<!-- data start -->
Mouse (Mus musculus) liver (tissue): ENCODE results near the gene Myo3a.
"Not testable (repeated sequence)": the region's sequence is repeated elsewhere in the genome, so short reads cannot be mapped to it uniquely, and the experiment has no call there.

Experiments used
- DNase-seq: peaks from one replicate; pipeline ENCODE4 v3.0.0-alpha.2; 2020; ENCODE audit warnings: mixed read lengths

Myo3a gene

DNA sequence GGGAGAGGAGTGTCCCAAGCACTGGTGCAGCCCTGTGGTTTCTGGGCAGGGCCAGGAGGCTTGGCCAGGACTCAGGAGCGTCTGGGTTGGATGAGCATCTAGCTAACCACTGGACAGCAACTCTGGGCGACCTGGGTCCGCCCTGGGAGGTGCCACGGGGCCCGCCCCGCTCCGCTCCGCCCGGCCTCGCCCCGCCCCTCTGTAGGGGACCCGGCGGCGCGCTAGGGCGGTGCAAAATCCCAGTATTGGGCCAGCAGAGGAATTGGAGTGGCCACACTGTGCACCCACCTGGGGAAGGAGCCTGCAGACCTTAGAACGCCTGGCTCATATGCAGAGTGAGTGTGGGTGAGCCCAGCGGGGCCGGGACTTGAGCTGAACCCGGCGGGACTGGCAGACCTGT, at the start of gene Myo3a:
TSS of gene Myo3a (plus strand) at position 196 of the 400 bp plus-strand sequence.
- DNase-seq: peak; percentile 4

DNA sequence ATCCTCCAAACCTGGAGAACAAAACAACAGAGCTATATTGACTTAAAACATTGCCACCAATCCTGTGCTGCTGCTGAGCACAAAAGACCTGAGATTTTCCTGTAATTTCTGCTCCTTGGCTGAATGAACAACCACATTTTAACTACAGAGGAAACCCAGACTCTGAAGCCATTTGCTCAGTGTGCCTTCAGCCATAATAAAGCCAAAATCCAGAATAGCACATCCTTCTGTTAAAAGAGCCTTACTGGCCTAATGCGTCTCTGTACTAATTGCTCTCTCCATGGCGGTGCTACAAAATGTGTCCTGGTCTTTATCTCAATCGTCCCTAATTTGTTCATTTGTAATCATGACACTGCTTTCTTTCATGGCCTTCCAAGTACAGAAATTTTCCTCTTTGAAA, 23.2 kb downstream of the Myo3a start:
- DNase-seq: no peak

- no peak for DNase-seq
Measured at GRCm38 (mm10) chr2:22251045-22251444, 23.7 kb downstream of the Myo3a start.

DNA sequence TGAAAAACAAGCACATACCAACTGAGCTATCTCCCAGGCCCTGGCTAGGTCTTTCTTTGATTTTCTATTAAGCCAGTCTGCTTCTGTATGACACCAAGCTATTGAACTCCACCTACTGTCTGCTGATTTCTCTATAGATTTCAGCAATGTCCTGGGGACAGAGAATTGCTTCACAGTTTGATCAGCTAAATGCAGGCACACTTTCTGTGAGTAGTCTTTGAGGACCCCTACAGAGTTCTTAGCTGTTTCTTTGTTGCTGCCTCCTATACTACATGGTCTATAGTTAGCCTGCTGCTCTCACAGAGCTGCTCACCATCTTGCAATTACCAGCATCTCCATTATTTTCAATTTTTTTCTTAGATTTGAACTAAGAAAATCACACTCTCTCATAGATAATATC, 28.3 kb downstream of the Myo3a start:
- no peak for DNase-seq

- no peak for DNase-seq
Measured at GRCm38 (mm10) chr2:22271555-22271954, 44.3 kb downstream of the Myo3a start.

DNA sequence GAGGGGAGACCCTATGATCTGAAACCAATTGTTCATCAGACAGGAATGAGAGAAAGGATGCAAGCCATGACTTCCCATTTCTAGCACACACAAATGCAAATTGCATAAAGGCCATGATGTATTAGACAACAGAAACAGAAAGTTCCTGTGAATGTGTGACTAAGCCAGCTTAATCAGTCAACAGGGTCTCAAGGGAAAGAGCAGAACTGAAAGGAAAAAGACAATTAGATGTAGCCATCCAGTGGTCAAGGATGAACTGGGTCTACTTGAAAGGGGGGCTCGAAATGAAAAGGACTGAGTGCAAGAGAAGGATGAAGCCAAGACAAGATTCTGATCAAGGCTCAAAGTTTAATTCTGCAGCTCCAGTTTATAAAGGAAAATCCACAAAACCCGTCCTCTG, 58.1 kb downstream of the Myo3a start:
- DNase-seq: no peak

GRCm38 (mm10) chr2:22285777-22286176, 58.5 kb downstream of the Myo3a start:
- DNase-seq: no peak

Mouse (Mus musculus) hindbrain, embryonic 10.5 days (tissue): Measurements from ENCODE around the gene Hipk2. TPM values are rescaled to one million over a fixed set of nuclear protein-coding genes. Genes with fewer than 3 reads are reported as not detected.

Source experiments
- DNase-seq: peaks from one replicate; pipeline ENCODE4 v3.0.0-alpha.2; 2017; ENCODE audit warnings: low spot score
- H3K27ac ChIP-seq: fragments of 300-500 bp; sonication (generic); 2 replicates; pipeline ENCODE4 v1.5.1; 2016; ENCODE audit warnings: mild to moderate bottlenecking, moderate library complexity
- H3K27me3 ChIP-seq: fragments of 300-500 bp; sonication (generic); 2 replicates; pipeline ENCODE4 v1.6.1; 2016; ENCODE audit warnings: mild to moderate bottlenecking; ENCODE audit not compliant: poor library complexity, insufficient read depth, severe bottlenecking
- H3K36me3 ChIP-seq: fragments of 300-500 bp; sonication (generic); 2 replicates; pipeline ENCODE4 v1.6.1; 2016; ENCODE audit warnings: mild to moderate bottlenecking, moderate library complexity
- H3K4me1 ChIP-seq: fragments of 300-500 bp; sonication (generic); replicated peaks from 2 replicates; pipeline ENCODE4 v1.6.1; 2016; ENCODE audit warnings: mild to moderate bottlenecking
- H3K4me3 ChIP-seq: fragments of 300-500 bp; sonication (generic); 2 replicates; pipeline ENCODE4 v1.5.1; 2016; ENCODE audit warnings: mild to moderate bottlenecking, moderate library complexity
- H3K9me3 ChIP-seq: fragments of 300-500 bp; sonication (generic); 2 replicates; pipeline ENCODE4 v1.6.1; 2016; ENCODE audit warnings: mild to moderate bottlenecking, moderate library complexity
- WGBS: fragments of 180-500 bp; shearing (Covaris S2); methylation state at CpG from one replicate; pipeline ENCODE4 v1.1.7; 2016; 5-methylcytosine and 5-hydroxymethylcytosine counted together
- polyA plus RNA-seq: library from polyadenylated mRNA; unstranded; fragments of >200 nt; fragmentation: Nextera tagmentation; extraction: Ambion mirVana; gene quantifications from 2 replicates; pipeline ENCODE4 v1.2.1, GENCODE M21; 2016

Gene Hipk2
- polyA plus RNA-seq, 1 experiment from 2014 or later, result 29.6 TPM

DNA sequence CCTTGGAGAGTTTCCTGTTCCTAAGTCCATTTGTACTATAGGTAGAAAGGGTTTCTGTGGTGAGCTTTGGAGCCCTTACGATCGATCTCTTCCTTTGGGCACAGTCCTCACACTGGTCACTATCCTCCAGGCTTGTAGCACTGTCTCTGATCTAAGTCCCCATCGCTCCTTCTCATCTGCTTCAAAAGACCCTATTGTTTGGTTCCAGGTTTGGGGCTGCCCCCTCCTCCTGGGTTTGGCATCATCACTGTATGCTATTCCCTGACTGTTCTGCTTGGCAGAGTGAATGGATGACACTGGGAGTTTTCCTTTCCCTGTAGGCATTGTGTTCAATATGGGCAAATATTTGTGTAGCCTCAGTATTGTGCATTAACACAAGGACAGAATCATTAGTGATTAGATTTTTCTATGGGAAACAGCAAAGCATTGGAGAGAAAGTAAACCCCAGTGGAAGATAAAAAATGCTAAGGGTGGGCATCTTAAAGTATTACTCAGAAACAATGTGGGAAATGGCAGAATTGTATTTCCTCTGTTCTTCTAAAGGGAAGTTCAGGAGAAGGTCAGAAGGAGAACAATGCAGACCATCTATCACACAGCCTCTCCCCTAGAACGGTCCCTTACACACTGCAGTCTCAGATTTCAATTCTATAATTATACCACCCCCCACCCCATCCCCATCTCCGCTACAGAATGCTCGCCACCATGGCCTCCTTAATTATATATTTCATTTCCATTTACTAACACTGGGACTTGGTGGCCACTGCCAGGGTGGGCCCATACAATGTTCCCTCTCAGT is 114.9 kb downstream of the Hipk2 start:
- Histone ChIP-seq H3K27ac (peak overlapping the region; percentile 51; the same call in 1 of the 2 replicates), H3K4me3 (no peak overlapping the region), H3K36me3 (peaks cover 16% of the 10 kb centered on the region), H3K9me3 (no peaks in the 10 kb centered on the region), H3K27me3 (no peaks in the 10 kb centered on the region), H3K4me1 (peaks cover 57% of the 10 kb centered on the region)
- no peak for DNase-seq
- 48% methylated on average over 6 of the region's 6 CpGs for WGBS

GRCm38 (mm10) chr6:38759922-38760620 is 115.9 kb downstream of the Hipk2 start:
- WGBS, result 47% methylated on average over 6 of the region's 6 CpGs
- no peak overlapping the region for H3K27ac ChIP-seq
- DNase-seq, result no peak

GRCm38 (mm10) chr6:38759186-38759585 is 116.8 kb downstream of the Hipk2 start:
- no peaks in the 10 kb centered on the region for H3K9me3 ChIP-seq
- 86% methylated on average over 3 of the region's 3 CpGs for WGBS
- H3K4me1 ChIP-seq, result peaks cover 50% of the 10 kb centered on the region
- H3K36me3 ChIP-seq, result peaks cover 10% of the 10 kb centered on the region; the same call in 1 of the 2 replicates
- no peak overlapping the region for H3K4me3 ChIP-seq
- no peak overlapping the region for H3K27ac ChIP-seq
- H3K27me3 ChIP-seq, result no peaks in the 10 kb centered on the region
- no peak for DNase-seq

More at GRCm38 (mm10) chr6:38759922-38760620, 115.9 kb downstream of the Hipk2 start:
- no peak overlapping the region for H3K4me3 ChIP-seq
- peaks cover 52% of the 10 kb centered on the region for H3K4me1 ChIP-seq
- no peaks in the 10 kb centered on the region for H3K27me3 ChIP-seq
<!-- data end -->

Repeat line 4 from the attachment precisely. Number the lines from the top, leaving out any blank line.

- DNase-seq: peaks from one replicate; pipeline ENCODE4 v3.0.0-alpha.2; 2020; ENCODE audit warnings: mixed read lengths